Correa who was earlier working with NBFC’s, made the transition to IT at Piramyd and in his own words, “is enjoying every bit of it.” Voicing his concerns as a CIO, he lamented about the lack of work force, who can understand the nitty-gritty’s involved in the retailing business. He also rued the fact that despite a pool of skilled IT talent in India; there exist a deep void in the availability of suitable India-made retail solutions. Correa would probably rate Indian software vendors 40-60 on the scorecard.

However, despite the presence of a strong in-house IT team, Correa ruled out developing an ERP solution, as the complexities involved were far too high. For e.g. developing modules such as merchandise planning, demand forecasting, would take ages and with limited experience, it would be too much of a risk.

In their existing IT infrastructure, RADOS and RetailMagik (both are POS software), addresses their billing needs, while their merchandise management software, which resides on an Oracle database, have been developed in-house. States Correa, “Though Polaris had initially developed it for us, gradually during the last 2 years, the IT team took over and began developing modules and added functionalities specific to our retail needs.”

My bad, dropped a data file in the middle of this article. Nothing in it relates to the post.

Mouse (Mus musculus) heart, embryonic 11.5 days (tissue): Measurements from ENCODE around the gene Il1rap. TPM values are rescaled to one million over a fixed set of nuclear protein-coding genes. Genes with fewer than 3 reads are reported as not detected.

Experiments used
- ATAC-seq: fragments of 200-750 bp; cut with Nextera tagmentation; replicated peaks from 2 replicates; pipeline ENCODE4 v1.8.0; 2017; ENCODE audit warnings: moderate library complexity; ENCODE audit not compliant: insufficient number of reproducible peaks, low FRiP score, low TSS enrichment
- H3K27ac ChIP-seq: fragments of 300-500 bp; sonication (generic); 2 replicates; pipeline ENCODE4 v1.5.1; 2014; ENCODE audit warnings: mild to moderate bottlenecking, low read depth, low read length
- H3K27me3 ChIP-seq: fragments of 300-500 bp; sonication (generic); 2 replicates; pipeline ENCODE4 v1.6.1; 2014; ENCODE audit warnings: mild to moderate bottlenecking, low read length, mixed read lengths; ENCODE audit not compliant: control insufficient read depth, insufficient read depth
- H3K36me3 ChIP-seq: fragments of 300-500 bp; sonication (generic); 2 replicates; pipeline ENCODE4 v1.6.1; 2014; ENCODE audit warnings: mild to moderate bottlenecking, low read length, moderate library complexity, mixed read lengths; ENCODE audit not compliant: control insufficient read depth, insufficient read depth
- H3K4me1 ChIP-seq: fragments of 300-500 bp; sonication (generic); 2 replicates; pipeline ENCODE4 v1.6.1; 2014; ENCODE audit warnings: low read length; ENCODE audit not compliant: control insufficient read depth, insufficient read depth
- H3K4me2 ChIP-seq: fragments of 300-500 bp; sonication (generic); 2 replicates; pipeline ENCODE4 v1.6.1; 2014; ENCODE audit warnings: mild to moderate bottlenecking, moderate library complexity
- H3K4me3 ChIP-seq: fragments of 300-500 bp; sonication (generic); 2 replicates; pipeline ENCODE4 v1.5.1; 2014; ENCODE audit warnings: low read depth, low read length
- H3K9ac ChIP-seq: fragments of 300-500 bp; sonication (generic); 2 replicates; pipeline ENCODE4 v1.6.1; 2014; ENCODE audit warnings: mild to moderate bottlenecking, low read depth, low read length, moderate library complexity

In terms of the mailing solution, Linux-based Webmail is being used at the retail store whereas Lotus Notes caters to their communication needs at the corporate office. The company’s servers run on Windows NT while at the client end Windows 98+ have been installed.

The retail store also has a dedicated portal for their suppliers termed, “Piramyd Value Chain’. Though no online transaction occurs, suppliers are provided secure access to track their purchase orders, sales, stock status at different locations within the organization. Explains Correa, “This portal has helped us considerably in improving sales and stock availability.” According to him, it was the in-house IT team that worked extensively on the entire design, functional specifications, while the software coding part was executed by Mumbai-based Cybertech Networks.

Affirms Correa, “The current IT infrastructure is more than adequate for running at least another 5 new stores.”

Special emphasis is placed on training their IT staff as evident by the fact that having realized the potential of Linux, the entire hardware and networking team is undergoing training from Red Hat, while the software team is taking lessons in .NET technologies

Currently, though the retail store commands a presence in 3 cities in the western region, with a combined area of close to 120,000 square feet, plans are afoot to launch roughly 18-20 stores within the next three years.

Piramal Enterprise Ltd, is a $700 million diversified group in India that first pioneered the Mall concept in India with the launch of Crossroads- India’s first Mall in Mumbai. It subsequently entered retailing in a big way through Piramyd Megastore (apparel retailing), Piramyd Supermarket (Food retailing), Jammin (Family Entertainment Center) and is shortly eyeing the consumer durables retailing segment.

Tags: Retail, CIO